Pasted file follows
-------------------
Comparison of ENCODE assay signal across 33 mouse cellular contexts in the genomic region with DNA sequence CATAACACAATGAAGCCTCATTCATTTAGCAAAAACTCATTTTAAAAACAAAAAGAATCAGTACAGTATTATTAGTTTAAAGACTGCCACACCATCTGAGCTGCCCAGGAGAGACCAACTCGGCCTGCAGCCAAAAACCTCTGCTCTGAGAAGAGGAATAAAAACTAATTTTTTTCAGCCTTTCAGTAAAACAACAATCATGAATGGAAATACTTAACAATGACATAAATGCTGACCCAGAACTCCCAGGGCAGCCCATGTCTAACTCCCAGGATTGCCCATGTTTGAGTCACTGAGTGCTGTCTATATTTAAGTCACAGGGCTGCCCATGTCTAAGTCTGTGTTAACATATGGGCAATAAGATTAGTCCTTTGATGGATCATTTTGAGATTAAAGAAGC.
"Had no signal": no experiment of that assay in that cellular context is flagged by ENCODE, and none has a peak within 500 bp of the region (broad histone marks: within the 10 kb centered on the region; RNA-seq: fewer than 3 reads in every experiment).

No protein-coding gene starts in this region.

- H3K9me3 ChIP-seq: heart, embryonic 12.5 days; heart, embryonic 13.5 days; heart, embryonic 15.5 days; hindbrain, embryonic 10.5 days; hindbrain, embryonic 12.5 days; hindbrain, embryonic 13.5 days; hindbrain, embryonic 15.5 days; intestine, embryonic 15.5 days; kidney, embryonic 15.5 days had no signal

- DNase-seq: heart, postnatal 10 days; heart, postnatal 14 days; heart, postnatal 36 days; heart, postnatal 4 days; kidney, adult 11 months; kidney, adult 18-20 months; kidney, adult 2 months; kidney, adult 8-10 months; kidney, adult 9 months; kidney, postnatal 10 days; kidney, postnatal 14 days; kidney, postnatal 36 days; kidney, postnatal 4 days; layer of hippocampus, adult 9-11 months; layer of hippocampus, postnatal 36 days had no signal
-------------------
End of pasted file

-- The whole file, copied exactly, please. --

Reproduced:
Comparison of ENCODE assay signal across 33 mouse cellular contexts in the genomic region with DNA sequence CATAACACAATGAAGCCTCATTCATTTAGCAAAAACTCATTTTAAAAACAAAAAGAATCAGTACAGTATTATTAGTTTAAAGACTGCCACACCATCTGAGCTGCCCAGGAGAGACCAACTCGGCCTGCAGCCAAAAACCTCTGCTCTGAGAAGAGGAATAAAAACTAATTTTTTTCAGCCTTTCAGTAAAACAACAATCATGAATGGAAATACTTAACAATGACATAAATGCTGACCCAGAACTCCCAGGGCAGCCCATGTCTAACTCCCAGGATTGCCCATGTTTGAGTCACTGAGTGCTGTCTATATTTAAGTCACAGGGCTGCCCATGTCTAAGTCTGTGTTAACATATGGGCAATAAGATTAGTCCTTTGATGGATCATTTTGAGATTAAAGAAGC.
"Had no signal": no experiment of that assay in that cellular context is flagged by ENCODE, and none has a peak within 500 bp of the region (broad histone marks: within the 10 kb centered on the region; RNA-seq: fewer than 3 reads in every experiment).

No protein-coding gene starts in this region.

- H3K9me3 ChIP-seq: heart, embryonic 12.5 days; heart, embryonic 13.5 days; heart, embryonic 15.5 days; hindbrain, embryonic 10.5 days; hindbrain, embryonic 12.5 days; hindbrain, embryonic 13.5 days; hindbrain, embryonic 15.5 days; intestine, embryonic 15.5 days; kidney, embryonic 15.5 days had no signal

- DNase-seq: heart, postnatal 10 days; heart, postnatal 14 days; heart, postnatal 36 days; heart, postnatal 4 days; kidney, adult 11 months; kidney, adult 18-20 months; kidney, adult 2 months; kidney, adult 8-10 months; kidney, adult 9 months; kidney, postnatal 10 days; kidney, postnatal 14 days; kidney, postnatal 36 days; kidney, postnatal 4 days; layer of hippocampus, adult 9-11 months; layer of hippocampus, postnatal 36 days had no signal